The best thing ever written to describe Apple, written by John Gruber:
Apple’s products are replete with Apple-like features and details, embedded in Apple-like apps, running on Apple-like devices, which come packaged in Apple-like boxes, are promoted in Apple-like ads, and sold in Apple-like stores. The company is a fractal design. Simplicity, elegance, beauty, cleverness, humility. Directness. Truth. Zoom out enough and you can see that the same things that define Apple’s products apply to Apple as a whole. The company itself is Apple-like. The same thought, care, and painstaking attention to detail that Steve Jobs brought to questions like “How should a computer work?”, “How should a phone work?”, “How should we buy music and apps in the digital age?” he also brought to the most important question: “How should a company that creates such things function?”
Jobs’s greatest creation isn’t any Apple product. It is Apple itself.
[Emphasis added.] But this is why I think Apple will continue to thrive for the time being. It’s not that the company is on auto-pilot, it’s that there is an Apple Way. It won’t always succeed, but we’ll be better off for it being there. The reason that the iPhone revolutionized cell phones and the iPad is changing the way we use computers is because of the Apple Way. The reason no one seems to be able to copy them successfully is because those companies aren’t fractal designs of the basic elements that are required to go into that kind of product.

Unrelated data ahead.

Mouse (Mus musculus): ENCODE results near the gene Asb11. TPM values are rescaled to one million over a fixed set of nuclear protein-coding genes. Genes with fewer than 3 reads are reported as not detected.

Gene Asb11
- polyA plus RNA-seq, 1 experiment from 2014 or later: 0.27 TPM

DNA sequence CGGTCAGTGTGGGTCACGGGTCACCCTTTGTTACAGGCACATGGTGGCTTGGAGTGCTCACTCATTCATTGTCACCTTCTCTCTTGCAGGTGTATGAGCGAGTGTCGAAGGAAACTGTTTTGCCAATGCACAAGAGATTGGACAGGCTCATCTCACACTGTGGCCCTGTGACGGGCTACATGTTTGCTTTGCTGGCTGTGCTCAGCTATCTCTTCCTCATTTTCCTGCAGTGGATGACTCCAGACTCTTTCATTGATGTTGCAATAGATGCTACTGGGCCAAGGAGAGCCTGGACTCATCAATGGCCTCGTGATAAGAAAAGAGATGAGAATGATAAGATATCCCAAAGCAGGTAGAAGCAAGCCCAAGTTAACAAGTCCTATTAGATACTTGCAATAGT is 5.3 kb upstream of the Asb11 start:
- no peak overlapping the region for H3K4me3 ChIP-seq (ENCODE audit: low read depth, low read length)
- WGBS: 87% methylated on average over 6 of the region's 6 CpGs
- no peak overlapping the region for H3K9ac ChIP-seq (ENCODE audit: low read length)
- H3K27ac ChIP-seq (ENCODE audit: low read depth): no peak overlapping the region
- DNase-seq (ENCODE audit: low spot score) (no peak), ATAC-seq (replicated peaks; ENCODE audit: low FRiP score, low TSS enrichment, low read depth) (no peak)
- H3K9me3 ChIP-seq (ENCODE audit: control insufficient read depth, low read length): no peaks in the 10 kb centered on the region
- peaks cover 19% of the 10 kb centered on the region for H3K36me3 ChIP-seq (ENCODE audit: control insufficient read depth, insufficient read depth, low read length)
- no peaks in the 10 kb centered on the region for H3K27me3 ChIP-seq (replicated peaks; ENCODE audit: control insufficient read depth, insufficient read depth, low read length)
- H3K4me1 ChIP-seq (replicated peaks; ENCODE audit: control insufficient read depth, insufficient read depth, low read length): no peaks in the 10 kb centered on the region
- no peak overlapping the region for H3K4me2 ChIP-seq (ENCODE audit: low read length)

It’s the method—one that is not patented, copyrighted, or otherwise secret—that makes Steve Jobs worthy of his place in history. But what makes the method so unique? Why Jobs? Why Apple?
Because it is so unconventional. Such fractal holism goes against the entire scope of modern thought which believes nothing is more than the sum of its parts, everything is subject to being analyzed, reduced, and categorized. The business world looks at the iPhone and sees a “smartphone” and analyzes it as a cellular phone with a certain amount of memory, a certain amount of screen space, and certain programs. Competitors then improve all of those individual elements without an eye for the whole, and the result just isn’t the same. It seems almost superstitious to say it, but it’s hard to not to wonder if Apple stores were pink if the iPhone would be as good.
But this level of attention to detail and holistic unity is only possible in highly related fields. Apple could not make a car. It could not run a war. But I believe that the lessons we can learn from how Jobs built Apple into the biggest company in the US from the point it was on life support—making Microsoft’s rise look like a temporary deviation from destiny—are lessons that can be applied to all aspects of American life.
The first politician to run a campaign the Apple way will be interesting to see.